Accountability for Collective Wrongdoing

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Tracy Isaacs, Richard Vernon
Cambridge University Press, Jan 31, 2011 - Law
Ideas of collective responsibility challenge the doctrine of individual responsibility that is the dominant paradigm in law and liberal political theory. But little attention is given to the consequences of holding groups accountable for wrongdoing. Groups are not amenable to punishment in the way that individuals are. Can they be punished – and if so, how – or are other remedies available? The topic crosses the borders of law, philosophy and political science, and in this volume specialists in all three areas contribute their perspectives. They examine the limits of individual criminal liability in addressing atrocity, the meanings of punishment and responsibility, the distribution of group punishment to a group's members, and the means by which collective accountability can be expressed. In doing so, they reflect on the legacy of the Nuremberg Trials, on the philosophical understanding of collective responsibility, and on the place of collective accountability in international political relations.

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About the author (2011)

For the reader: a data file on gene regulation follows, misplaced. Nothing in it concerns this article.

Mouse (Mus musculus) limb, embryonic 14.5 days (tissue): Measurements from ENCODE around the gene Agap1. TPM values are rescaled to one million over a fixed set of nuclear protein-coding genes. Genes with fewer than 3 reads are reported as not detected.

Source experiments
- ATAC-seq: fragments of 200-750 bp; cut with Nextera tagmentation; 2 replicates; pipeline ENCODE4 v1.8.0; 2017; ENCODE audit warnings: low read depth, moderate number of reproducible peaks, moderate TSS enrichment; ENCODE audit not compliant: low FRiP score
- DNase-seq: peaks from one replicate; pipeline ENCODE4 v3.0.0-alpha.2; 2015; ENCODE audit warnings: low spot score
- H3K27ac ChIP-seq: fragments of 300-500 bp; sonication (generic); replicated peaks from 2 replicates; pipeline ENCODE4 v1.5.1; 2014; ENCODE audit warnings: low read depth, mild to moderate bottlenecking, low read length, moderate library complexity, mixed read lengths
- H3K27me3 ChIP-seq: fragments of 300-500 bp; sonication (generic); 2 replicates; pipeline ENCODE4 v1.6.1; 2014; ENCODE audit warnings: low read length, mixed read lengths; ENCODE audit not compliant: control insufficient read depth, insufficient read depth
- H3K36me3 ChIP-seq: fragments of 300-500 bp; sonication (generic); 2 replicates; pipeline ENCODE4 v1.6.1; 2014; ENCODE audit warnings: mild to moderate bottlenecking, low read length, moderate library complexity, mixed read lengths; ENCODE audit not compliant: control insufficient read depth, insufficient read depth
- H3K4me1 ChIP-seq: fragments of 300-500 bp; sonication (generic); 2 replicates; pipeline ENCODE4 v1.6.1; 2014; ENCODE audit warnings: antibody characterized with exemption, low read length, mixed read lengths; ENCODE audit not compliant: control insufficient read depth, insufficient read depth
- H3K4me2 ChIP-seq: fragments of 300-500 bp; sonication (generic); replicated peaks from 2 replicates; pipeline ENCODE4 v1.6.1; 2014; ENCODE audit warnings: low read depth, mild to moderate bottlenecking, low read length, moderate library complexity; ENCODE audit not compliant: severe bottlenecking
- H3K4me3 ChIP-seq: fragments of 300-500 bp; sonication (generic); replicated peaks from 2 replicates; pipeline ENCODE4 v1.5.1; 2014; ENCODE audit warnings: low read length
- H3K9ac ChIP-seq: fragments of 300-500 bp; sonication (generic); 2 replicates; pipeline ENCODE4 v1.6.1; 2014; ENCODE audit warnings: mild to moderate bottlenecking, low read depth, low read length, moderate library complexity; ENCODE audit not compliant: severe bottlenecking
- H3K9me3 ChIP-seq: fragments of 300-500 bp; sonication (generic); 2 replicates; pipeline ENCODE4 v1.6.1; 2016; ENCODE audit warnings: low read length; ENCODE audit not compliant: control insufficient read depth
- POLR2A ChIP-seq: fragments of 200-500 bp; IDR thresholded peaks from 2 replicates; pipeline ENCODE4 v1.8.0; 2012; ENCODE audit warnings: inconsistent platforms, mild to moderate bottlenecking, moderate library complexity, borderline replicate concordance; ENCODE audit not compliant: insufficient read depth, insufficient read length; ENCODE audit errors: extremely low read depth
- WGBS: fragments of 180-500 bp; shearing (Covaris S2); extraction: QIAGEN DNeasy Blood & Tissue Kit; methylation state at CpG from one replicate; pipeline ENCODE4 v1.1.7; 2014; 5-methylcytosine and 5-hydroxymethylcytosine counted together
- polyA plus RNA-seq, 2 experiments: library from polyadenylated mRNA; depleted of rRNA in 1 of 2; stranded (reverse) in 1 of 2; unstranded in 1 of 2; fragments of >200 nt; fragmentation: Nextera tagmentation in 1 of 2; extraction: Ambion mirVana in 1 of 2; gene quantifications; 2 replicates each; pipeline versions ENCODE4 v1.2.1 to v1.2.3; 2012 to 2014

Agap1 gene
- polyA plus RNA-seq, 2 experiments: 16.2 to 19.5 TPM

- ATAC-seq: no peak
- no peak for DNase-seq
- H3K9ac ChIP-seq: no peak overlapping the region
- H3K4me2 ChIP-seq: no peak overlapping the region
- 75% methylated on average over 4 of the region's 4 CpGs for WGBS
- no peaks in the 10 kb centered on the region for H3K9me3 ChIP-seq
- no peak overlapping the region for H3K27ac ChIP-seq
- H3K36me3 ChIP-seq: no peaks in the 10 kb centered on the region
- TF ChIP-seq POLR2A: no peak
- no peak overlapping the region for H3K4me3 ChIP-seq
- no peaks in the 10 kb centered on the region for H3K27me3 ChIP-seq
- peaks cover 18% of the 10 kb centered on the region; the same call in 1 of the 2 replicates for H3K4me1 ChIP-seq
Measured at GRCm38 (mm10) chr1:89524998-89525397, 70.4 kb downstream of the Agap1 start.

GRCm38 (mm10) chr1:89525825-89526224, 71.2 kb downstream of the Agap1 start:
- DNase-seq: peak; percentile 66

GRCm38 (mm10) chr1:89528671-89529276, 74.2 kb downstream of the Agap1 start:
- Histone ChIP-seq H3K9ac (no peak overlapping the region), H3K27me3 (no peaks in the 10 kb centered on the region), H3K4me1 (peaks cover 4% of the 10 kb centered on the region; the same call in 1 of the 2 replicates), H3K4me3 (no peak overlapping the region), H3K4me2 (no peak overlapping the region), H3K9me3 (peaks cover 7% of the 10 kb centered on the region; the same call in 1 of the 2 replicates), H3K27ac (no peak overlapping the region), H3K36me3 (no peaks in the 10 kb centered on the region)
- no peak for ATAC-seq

Tracy Isaacs is Associate Professor in the Department of Philosophy and the Department of Women's Studies and Feminist Research (which she also chairs) at the University of Western Ontario. She is co-editor, with Samantha Brennan and Michael Milde, of New Canadian Perspectives in Ethics and Value Theory, and has published articles in a number of philosophical journals including Ethics, Criminal Justice Ethics and The American Philosophical Quarterly. She has a forthcoming monograph titled Moral Responsibility in Collective Contexts.

Richard Vernon is Distinguished University Professor in the Department of Political Science at the University of Western Ontario. His publications include The Career of Toleration (winner of the C. B. Macpherson Prize in 1998), Political Morality: A Theory of Liberal Democracy (2001), Friends, Citizens, Strangers: Essays on Where We Belong (2005) and Cosmopolitan Regard: Political Membership and Global Justice (2010). His current work-in-progress includes a monograph on historical redress.

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